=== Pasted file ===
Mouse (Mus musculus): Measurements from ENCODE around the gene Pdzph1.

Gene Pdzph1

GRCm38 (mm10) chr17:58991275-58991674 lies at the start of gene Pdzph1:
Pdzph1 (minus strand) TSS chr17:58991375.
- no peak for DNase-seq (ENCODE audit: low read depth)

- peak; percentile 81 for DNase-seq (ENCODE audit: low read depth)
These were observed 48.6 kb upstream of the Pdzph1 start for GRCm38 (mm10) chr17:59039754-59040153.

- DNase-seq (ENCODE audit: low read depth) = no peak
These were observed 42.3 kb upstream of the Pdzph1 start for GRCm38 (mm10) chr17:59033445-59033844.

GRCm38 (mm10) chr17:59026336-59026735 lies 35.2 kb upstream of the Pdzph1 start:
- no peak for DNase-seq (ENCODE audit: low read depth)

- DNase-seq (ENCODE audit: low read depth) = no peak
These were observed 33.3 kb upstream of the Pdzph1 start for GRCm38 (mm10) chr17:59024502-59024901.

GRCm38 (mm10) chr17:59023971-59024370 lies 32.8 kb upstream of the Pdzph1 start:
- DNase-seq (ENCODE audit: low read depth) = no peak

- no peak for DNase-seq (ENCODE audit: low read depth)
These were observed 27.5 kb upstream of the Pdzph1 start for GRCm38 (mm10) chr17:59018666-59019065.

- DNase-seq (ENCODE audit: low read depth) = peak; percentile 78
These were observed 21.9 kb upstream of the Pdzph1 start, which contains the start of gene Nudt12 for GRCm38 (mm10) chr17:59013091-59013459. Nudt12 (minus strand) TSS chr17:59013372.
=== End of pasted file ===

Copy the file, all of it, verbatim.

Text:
Mouse (Mus musculus): Measurements from ENCODE around the gene Pdzph1.

Gene Pdzph1

GRCm38 (mm10) chr17:58991275-58991674 lies at the start of gene Pdzph1:
Pdzph1 (minus strand) TSS chr17:58991375.
- no peak for DNase-seq (ENCODE audit: low read depth)

- peak; percentile 81 for DNase-seq (ENCODE audit: low read depth)
These were observed 48.6 kb upstream of the Pdzph1 start for GRCm38 (mm10) chr17:59039754-59040153.

- DNase-seq (ENCODE audit: low read depth) = no peak
These were observed 42.3 kb upstream of the Pdzph1 start for GRCm38 (mm10) chr17:59033445-59033844.

GRCm38 (mm10) chr17:59026336-59026735 lies 35.2 kb upstream of the Pdzph1 start:
- no peak for DNase-seq (ENCODE audit: low read depth)

- DNase-seq (ENCODE audit: low read depth) = no peak
These were observed 33.3 kb upstream of the Pdzph1 start for GRCm38 (mm10) chr17:59024502-59024901.

GRCm38 (mm10) chr17:59023971-59024370 lies 32.8 kb upstream of the Pdzph1 start:
- DNase-seq (ENCODE audit: low read depth) = no peak

- no peak for DNase-seq (ENCODE audit: low read depth)
These were observed 27.5 kb upstream of the Pdzph1 start for GRCm38 (mm10) chr17:59018666-59019065.

- DNase-seq (ENCODE audit: low read depth) = peak; percentile 78
These were observed 21.9 kb upstream of the Pdzph1 start, which contains the start of gene Nudt12 for GRCm38 (mm10) chr17:59013091-59013459. Nudt12 (minus strand) TSS chr17:59013372.